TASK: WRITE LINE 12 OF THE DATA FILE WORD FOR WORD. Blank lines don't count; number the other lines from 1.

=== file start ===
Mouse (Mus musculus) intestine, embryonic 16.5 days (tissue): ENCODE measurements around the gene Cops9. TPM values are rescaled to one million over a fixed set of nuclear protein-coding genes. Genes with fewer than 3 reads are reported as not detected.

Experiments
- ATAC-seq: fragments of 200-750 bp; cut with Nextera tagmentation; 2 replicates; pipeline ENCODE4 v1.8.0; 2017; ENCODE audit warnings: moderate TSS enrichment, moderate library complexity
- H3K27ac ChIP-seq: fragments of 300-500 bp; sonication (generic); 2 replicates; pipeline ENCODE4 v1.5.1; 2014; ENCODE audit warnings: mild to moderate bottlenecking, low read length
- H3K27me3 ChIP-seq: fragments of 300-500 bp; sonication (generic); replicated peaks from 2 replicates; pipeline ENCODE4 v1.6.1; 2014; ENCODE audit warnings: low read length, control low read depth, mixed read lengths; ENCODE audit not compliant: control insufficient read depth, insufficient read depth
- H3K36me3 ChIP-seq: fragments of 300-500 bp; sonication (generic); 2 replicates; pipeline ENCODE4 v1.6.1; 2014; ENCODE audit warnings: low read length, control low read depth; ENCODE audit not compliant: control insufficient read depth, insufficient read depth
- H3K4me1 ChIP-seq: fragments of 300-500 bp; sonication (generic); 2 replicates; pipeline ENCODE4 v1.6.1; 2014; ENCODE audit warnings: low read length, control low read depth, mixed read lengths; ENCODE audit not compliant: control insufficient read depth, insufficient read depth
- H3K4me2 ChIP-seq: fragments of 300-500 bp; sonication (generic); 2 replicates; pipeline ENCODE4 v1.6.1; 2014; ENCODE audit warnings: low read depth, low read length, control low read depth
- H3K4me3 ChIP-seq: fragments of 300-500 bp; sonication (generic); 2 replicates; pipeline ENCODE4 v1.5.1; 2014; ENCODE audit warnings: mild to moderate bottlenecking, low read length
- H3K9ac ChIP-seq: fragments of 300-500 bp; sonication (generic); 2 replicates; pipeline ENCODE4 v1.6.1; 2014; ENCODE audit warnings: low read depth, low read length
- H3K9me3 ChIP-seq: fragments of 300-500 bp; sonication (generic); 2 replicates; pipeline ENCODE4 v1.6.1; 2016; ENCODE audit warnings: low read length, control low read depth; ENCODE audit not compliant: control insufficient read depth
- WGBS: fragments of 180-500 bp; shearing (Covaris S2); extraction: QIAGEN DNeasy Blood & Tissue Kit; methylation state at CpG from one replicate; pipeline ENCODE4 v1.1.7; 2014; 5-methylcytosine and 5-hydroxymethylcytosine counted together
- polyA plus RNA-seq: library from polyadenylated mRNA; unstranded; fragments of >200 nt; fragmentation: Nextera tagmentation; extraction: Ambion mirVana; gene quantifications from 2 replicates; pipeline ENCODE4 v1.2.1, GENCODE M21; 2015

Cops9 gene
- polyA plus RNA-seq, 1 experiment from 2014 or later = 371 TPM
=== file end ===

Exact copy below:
- WGBS: fragments of 180-500 bp; shearing (Covaris S2); extraction: QIAGEN DNeasy Blood & Tissue Kit; methylation state at CpG from one replicate; pipeline ENCODE4 v1.1.7; 2014; 5-methylcytosine and 5-hydroxymethylcytosine counted together